Microsoft is warning users of a rise in attacks on a vulnerability in Windows that could trigger a worm infestation on networks, and the company is encouraging companies to apply an emergency patch released in October.
Microsoft says it has reports from users on a worm called Win32/Conficker.A, which infects other computers across a network by exploiting a vulnerability in the Windows Server service (SVCHOST.exe).
The worm is taking advantage of a known vulnerability that if successfully exploited, Microsoft says, could allow remote code execution when file sharing is enabled.
There is exploit code publicly available that takes advantage of a hole Microsoft plugged last month with patch MS08-067. The vendor is recommending that users apply the patch as soon as possible.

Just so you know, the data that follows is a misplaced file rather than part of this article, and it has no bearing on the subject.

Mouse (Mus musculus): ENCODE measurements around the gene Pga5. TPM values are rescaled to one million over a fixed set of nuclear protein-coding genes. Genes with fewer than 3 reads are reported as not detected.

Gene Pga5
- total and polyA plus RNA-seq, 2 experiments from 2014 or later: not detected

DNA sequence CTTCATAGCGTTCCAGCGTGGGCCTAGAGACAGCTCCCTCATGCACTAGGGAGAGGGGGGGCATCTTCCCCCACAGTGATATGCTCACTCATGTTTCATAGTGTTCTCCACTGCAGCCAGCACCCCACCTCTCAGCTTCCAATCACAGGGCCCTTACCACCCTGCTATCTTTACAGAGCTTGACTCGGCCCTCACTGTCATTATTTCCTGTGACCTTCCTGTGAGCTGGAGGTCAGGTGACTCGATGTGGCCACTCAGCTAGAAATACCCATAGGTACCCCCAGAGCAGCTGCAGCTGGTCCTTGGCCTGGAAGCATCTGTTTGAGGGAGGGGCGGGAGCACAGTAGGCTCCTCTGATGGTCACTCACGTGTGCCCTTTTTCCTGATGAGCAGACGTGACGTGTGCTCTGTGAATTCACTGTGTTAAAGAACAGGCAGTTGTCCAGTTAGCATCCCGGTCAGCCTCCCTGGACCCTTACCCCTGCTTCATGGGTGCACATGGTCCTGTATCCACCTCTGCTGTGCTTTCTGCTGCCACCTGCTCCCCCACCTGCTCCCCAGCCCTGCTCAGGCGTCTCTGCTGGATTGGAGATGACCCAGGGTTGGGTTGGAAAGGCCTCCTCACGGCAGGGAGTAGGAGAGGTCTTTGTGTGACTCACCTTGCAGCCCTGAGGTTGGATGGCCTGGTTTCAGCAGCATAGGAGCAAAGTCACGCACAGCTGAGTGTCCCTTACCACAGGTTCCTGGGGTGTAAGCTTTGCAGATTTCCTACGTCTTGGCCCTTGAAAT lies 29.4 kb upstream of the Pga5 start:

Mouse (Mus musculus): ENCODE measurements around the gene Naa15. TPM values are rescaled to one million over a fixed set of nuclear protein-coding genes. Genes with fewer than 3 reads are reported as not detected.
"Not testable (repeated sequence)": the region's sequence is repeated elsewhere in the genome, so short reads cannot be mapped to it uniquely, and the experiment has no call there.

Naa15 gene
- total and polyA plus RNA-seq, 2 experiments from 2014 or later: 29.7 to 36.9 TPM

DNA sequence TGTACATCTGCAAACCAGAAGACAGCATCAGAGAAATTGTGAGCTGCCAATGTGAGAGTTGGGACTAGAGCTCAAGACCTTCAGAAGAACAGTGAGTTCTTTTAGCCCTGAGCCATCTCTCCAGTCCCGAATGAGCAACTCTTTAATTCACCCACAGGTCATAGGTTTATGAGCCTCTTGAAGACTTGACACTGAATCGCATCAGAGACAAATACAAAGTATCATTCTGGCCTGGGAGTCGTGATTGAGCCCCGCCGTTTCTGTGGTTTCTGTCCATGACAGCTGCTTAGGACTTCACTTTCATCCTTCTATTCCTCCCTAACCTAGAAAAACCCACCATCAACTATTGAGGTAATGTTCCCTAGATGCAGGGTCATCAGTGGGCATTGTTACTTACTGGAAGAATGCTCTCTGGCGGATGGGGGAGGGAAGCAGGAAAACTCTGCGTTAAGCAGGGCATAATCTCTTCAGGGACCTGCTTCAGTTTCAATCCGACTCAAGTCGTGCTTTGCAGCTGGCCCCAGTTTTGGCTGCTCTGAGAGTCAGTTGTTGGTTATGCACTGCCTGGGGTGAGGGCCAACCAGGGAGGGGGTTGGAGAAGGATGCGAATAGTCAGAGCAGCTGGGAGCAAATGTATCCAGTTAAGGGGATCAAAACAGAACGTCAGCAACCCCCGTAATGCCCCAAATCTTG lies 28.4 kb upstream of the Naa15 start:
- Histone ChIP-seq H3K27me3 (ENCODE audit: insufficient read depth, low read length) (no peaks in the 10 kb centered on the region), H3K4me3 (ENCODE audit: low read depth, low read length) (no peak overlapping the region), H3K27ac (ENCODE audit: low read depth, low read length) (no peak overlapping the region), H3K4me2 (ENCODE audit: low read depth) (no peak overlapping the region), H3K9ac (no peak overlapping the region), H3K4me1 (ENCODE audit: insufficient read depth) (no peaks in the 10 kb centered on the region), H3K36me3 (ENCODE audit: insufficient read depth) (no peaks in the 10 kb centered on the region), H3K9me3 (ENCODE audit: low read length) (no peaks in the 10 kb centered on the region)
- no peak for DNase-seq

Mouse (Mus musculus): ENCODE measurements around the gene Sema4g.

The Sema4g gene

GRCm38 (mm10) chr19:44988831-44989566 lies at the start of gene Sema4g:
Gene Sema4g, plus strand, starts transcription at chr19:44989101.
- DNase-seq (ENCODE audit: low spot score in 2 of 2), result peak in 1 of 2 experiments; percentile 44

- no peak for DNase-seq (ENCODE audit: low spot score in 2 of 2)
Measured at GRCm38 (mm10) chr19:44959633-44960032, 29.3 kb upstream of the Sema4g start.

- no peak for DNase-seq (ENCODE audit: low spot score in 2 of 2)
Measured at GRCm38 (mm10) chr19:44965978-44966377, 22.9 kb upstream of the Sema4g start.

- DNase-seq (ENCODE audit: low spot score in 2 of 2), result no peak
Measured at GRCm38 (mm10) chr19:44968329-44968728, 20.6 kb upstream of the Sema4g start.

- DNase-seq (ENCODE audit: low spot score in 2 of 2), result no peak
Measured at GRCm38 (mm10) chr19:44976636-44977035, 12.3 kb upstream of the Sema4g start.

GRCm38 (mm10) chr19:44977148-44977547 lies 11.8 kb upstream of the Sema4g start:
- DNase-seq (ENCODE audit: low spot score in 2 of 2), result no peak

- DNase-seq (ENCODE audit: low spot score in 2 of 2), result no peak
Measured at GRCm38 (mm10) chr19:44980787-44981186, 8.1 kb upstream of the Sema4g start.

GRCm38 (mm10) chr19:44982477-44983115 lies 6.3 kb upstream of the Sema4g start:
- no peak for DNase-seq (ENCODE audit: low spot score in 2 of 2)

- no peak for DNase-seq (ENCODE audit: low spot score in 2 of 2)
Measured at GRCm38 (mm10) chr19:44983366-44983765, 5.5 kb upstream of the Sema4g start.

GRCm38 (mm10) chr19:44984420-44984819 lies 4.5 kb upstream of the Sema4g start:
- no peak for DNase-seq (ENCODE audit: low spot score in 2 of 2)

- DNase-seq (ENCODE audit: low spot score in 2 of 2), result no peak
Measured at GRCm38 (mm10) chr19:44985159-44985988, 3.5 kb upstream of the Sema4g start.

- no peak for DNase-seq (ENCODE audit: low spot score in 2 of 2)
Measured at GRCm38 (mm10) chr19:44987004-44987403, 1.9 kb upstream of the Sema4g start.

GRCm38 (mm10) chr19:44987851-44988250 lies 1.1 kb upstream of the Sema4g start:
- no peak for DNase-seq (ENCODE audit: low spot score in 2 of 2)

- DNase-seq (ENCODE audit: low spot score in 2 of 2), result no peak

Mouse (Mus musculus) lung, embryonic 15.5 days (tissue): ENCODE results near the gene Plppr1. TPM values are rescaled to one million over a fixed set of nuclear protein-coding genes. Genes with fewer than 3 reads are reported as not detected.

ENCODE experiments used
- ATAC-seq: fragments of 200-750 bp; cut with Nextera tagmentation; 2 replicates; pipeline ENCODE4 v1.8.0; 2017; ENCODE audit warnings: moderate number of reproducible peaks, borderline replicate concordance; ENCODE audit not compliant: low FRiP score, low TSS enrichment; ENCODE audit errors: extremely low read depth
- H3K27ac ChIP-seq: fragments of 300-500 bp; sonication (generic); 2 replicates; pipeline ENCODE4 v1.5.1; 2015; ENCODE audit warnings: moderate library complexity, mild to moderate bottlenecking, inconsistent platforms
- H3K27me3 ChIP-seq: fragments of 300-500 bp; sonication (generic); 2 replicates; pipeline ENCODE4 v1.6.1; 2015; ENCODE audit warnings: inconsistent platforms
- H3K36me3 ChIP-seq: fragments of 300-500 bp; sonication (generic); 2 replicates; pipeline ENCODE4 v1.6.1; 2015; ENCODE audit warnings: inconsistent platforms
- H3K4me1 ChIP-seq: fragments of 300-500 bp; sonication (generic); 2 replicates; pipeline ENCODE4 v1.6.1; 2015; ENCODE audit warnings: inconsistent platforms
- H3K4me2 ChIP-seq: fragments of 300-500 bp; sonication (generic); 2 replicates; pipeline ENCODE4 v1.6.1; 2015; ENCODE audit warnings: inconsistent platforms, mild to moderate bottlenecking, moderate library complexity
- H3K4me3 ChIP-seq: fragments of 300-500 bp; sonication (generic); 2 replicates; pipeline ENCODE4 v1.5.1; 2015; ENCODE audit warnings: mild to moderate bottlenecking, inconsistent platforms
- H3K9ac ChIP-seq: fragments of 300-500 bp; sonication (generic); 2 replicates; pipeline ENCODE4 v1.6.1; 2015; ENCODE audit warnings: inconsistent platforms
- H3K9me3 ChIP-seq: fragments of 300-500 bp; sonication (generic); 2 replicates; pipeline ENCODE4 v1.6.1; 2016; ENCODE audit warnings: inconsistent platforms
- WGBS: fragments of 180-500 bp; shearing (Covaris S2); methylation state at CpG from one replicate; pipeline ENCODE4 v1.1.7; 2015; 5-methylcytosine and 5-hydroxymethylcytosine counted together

MS08-067 was an emergency patch released on Oct. 23, more than two weeks after Microsoft's monthly patch cycle called Patch Tuesday. The last emergency patch released was in April.
"Recently we've received a string of reports from customers that have yet to apply the update and are infected by malware," Microsoft's Bill Sisk wrote on the Microsoft Security Response Center blog.
Just last week, security researchers were split on whether attacks exploiting the worm vulnerabilty were on the rise.
On Nov. 5, Microsoft and others reported that they were beginning to see attackers aiming at Windows Server 2000, XP, 2003 and other versions of the operating system with what the vendor called a "wormable exploit."
The November report also said Microsoft had detected up to 50 attacks worldwide.